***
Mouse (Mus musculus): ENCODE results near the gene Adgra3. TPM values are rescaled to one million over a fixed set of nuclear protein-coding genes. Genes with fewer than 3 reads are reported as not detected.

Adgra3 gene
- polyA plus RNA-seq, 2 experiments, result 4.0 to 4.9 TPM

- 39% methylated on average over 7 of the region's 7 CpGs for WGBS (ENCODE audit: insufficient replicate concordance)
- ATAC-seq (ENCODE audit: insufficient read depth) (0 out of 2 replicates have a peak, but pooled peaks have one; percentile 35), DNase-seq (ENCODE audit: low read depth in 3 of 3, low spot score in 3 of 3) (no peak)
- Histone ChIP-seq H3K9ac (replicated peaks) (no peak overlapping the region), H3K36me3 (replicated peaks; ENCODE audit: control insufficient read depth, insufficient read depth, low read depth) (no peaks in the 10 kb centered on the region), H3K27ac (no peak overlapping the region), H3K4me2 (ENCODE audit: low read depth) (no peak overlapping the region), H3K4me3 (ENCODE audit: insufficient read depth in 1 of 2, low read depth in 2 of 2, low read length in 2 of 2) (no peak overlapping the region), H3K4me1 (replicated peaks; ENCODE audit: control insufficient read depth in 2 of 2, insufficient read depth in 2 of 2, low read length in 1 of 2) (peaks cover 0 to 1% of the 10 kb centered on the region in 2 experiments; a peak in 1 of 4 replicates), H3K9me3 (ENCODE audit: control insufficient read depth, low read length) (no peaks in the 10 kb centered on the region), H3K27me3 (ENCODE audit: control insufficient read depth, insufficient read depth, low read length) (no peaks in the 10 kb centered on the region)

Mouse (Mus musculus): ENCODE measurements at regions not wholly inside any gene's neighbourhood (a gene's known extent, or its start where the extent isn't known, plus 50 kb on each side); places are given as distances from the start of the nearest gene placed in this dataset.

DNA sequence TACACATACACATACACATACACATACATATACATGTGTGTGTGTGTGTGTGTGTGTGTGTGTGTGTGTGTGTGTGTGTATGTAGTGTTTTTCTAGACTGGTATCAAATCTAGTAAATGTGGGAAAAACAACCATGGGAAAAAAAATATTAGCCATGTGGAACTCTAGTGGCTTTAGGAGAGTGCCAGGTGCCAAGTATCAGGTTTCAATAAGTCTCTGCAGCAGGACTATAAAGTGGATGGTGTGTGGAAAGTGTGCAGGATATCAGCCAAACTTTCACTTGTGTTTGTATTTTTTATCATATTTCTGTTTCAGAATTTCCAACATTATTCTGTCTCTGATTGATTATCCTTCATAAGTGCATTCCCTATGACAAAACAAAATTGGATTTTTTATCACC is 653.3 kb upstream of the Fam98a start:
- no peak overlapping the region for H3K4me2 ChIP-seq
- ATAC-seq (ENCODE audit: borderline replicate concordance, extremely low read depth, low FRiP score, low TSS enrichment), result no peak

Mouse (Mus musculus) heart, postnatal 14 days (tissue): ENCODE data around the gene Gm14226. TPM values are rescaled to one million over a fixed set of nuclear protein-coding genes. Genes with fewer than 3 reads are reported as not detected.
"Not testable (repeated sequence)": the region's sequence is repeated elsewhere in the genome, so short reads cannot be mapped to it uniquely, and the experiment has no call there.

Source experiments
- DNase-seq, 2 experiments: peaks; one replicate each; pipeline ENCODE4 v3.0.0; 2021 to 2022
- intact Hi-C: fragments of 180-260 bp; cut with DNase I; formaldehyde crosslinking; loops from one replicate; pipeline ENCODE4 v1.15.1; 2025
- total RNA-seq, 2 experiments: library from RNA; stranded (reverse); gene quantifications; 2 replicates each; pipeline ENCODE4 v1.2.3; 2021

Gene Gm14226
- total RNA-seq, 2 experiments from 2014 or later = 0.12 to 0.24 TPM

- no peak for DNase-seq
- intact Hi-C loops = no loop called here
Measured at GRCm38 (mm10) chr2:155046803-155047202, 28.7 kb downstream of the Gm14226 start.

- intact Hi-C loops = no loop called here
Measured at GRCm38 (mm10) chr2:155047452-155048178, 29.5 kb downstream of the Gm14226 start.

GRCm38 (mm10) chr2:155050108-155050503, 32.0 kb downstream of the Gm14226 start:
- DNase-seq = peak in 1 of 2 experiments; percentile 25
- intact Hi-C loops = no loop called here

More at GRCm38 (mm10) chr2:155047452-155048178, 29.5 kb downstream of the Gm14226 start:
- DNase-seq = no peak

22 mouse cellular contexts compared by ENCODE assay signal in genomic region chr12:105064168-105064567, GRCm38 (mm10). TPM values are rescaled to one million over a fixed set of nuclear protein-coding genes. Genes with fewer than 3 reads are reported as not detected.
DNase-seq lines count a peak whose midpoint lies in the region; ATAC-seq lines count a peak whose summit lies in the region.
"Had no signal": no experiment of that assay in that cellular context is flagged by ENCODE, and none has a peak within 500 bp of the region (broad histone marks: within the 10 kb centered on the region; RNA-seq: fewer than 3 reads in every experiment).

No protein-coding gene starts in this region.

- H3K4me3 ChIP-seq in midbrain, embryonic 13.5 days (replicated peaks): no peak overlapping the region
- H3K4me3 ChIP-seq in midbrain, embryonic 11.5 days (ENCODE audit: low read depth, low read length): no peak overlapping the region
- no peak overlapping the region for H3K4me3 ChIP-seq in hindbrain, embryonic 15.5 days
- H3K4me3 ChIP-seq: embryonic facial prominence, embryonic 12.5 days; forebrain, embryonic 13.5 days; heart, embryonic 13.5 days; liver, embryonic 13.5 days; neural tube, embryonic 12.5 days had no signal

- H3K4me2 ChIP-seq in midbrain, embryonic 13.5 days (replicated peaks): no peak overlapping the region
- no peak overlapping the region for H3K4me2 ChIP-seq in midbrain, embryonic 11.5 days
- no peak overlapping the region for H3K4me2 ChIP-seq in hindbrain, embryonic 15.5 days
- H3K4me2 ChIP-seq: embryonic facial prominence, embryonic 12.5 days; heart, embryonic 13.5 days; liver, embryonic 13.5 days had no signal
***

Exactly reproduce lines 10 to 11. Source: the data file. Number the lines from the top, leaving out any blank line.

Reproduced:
- ATAC-seq (ENCODE audit: borderline replicate concordance, extremely low read depth, low FRiP score, low TSS enrichment), result no peak

Mouse (Mus musculus) heart, postnatal 14 days (tissue): ENCODE data around the gene Gm14226. TPM values are rescaled to one million over a fixed set of nuclear protein-coding genes. Genes with fewer than 3 reads are reported as not detected.